Figure 5
figure 5

Effect of sodium glucose cotransporter 2 inhibitor treatment on the Met oxidation status of serum albumin. \({{\rm{C}}}_{{\rm{Alb}}({{\rm{Met}}}^{147}{\rm{O}})}\)/\({{\rm{C}}}_{{{\rm{Alb}}({\rm{Met}}}^{147})}\) was determined in 18 type 2 diabetic participants before and after 28 days’ oral administration of a sodium glucose cotransporter 2 inhibitor. **p < 0.01, calculated using the Wilcoxon signed-rank test.

Finally, we assessed the advantage of this updated methodology over our previous method that simply measured signal intensity ratios of Alb(Met147O) and Alb(Met147) ([Alb(Met147O]/[Alb(Met147)]) without the use of stable isotope-labelled peptides28. We reanalysed all clinical samples pretreated with L-Met and L-Cys to determine [Alb(Met147O]/[Alb(Met147)] and performed exactly the same statistical analyses as described above. [Alb(Met147O]/[Alb(Met147)] were significantly higher in the diabetic patients than in healthy volunteers (Supplementary Fig. S2). Unlike \({{\rm{C}}}_{{\rm{Alb}}({{\rm{Met}}}^{147}{\rm{O}})}\)/\({{\rm{C}}}_{{{\rm{Alb}}({\rm{Met}}}^{147})}\), however, single regression analysis did not reveal the association of [Alb(Met147O]/[Alb(Met147)] with GA/HbA1c or total bilirubin (Supplementary Table S1). Multiple regression did not identify total bilirubin as an independent variable influencing [Alb(Met147O]/[Alb(Met147)] (Supplementary Table S2). In patients undergoing continuous glucose monitoring, [Alb(Met147O]/[Alb(Met147)] only showed a positive correlation with %CV of glucose levels and length of time spent with hypoglycaemia, but did not reveal any significant correlation with standard deviation or average glucose concentration, nor the percentage of time spent with normal or high glucose levels (Supplementary Fig. S2). [Alb(Met147O]/[Alb(Met147)] of 18 diabetic participants did not significantly decrease after the oral intake of a sodium glucose cotransporter 2 inhibitor for 28 days (Supplementary Fig. S3). These results demonstrate that the updated quantification approach using stable isotope-labelled peptides is far more sensitive in detecting redox status changes in disease pathophysiology over our previous techniques which only measured signal intensity ratios even when excess L-Met and L-Cys were used upon enzyme digestion of serum.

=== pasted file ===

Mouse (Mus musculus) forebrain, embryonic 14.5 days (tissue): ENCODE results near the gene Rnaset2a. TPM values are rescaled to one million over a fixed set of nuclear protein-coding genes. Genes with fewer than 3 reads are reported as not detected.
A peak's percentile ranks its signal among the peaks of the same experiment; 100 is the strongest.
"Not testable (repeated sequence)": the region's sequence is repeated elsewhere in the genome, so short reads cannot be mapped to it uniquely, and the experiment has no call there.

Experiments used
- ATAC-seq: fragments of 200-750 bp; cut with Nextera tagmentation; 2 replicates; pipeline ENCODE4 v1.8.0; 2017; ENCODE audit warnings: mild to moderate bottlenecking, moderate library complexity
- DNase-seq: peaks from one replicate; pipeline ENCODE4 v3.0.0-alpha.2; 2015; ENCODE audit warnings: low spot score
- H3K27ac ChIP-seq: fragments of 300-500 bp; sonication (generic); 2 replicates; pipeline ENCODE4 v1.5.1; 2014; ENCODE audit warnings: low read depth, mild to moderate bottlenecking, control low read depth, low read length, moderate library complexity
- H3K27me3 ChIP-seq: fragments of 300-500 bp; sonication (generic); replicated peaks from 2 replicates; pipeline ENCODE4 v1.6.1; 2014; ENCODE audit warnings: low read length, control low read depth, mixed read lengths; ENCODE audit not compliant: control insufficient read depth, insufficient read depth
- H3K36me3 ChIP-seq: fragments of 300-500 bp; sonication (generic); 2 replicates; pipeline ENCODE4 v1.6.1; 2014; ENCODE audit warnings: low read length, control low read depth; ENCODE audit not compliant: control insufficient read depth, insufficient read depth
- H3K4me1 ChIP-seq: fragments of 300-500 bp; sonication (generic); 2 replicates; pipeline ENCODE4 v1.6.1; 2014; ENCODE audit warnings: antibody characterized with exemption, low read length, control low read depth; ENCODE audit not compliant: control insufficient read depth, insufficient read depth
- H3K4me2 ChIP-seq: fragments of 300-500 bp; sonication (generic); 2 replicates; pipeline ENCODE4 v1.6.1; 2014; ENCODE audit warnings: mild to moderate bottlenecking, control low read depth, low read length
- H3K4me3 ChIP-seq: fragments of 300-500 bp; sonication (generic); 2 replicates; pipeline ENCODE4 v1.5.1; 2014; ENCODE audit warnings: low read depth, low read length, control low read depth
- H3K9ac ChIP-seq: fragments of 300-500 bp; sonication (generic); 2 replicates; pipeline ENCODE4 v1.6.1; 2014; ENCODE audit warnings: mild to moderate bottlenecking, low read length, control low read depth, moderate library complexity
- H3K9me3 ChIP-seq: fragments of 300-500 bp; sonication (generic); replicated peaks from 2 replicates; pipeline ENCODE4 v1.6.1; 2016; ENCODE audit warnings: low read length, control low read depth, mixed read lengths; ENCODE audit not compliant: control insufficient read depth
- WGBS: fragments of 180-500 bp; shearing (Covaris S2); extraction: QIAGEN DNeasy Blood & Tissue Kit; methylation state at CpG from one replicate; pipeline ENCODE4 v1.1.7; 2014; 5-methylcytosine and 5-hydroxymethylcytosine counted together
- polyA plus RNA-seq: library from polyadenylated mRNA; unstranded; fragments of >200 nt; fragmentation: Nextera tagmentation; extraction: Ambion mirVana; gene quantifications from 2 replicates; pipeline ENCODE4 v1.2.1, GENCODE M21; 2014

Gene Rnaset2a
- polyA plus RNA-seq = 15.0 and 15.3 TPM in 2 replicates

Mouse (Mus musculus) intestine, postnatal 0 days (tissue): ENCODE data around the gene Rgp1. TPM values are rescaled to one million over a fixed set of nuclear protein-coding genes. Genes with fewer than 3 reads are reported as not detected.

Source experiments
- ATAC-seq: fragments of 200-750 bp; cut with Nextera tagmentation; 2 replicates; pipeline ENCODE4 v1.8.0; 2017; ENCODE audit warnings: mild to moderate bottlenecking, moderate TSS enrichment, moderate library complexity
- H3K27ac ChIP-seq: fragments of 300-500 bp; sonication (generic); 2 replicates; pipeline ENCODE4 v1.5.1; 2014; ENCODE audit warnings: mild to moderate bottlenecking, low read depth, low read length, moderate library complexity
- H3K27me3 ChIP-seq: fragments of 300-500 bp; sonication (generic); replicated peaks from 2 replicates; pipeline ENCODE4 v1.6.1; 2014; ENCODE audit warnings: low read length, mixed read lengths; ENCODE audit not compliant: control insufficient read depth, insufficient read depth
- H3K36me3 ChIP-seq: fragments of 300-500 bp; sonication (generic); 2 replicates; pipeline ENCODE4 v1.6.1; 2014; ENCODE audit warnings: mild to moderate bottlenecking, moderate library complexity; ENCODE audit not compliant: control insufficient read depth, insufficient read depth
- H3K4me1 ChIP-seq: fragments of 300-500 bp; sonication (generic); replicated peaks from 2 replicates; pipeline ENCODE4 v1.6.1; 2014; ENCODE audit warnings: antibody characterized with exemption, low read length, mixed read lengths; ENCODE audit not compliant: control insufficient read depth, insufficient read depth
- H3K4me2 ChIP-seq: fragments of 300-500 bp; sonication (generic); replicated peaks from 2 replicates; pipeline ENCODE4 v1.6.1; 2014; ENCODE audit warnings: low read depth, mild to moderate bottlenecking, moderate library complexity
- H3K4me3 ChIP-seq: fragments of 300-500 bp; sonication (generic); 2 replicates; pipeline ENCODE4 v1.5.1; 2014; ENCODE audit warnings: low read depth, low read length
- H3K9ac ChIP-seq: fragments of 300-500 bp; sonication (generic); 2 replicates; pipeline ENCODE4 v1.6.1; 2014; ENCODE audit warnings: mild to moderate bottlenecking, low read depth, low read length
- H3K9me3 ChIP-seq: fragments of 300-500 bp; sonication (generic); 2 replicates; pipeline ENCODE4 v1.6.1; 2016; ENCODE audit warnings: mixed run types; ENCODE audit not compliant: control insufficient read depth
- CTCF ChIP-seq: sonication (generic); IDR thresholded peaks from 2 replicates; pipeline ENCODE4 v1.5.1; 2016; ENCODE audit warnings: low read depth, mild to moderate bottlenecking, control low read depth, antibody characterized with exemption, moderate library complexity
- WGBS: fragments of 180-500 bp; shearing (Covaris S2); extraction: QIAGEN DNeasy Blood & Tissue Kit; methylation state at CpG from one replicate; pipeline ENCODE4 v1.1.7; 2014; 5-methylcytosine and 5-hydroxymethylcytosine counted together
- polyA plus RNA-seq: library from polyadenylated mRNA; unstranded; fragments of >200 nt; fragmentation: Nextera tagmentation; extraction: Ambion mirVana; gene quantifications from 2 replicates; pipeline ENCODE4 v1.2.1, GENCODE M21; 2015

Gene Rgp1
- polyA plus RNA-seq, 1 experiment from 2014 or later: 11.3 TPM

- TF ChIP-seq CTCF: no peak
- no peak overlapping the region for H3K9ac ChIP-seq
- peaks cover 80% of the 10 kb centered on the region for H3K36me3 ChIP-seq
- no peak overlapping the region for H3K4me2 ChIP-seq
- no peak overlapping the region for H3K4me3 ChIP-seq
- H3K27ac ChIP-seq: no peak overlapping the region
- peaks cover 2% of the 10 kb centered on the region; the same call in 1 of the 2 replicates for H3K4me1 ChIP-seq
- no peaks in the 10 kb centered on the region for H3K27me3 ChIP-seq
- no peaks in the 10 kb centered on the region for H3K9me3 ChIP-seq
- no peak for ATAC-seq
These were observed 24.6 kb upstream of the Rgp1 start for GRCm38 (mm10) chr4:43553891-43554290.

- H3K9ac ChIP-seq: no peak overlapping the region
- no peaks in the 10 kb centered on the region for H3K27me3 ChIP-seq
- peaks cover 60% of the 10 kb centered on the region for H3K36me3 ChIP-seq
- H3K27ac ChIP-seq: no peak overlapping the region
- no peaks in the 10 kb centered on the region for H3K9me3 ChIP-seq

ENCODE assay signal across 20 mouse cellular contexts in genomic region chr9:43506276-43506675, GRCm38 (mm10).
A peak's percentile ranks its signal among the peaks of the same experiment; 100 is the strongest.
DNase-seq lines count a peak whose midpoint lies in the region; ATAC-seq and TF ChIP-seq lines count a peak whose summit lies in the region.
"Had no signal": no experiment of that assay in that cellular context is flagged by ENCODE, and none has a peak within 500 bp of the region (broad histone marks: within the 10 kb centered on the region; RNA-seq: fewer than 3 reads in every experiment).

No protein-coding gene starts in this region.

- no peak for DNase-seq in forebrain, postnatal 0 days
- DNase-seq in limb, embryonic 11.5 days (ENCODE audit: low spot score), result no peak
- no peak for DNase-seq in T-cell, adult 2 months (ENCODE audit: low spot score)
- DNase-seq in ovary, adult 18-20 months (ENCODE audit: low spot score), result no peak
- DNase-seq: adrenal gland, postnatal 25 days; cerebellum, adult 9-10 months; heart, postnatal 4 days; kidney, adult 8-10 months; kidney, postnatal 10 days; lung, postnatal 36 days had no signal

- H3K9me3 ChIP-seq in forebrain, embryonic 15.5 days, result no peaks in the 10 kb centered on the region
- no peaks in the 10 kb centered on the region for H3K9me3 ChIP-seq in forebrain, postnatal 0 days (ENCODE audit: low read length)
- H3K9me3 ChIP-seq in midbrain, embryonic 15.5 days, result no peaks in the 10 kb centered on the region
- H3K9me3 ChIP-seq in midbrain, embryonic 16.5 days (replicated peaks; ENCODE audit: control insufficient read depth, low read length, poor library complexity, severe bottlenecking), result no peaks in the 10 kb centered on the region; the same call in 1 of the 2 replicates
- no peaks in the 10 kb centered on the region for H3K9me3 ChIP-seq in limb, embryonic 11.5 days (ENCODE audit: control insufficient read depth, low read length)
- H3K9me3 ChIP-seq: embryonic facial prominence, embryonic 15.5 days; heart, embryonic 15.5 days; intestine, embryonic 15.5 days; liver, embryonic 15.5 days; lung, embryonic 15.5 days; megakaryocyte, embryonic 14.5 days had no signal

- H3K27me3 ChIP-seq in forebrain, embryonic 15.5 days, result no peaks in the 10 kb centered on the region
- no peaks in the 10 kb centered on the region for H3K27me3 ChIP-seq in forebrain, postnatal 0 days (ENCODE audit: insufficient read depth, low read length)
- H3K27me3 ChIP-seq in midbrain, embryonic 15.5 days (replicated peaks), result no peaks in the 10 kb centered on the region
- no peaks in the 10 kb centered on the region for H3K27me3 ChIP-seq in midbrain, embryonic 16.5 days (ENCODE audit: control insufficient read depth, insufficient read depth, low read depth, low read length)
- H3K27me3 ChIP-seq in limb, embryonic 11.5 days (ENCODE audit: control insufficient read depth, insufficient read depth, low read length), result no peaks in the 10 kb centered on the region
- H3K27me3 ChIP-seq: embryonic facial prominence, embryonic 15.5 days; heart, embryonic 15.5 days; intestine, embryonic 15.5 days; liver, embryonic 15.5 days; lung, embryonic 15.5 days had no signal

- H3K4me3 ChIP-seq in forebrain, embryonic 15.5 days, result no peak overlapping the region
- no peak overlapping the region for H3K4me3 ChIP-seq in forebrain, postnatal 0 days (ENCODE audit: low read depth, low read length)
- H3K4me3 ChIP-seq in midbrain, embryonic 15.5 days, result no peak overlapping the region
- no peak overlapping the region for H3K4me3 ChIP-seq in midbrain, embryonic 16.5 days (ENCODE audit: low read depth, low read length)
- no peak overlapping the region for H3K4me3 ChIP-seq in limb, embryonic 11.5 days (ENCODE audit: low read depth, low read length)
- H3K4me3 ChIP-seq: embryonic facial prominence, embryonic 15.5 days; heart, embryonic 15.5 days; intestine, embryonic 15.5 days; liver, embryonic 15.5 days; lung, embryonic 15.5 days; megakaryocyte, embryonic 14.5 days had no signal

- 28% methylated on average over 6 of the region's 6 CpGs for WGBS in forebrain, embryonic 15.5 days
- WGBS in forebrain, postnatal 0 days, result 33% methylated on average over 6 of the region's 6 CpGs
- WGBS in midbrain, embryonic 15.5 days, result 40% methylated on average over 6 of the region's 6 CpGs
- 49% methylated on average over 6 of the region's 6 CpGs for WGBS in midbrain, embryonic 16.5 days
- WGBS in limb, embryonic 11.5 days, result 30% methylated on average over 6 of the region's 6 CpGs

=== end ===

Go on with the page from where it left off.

In our previously published study, we determined whether the oxidation of Met residues of serum proteins could be used as a clinical marker of oxidative stress, and concluded that the mass spectral intensity ratio of the levels of oxidised and non-oxidised Met residues of some serum tryptic proteins could be quantified stably and reproducibly28. In the present study, we have successfully improved the accuracy and reproducibility of our method for the quantification of the ratio of Met147 to Met147O-containing tryptic peptides.

First, we measured the concentrations of serum Alb(Met147) and Alb(Met147O) using stable isotope-labelled peptides by extrapolating the respective XIC data obtained using LC-MS analysis. In our previous method, the mass spectral signal intensity ratio of the serum tryptic peptides with and without MetO was determined28. However, this method was limited in accuracy because of broadening of the elution peak, which likely occurs as the LC column condition deteriorates. The degree of this broadening may differ between oxidised and non-oxidised Met, which could lead to lower accuracy when many samples are analysed. The quantification of peptides containing both oxidised and non-oxidised Met that we used in the present study eliminates this drawback by reducing the effects of column condition on the analysis.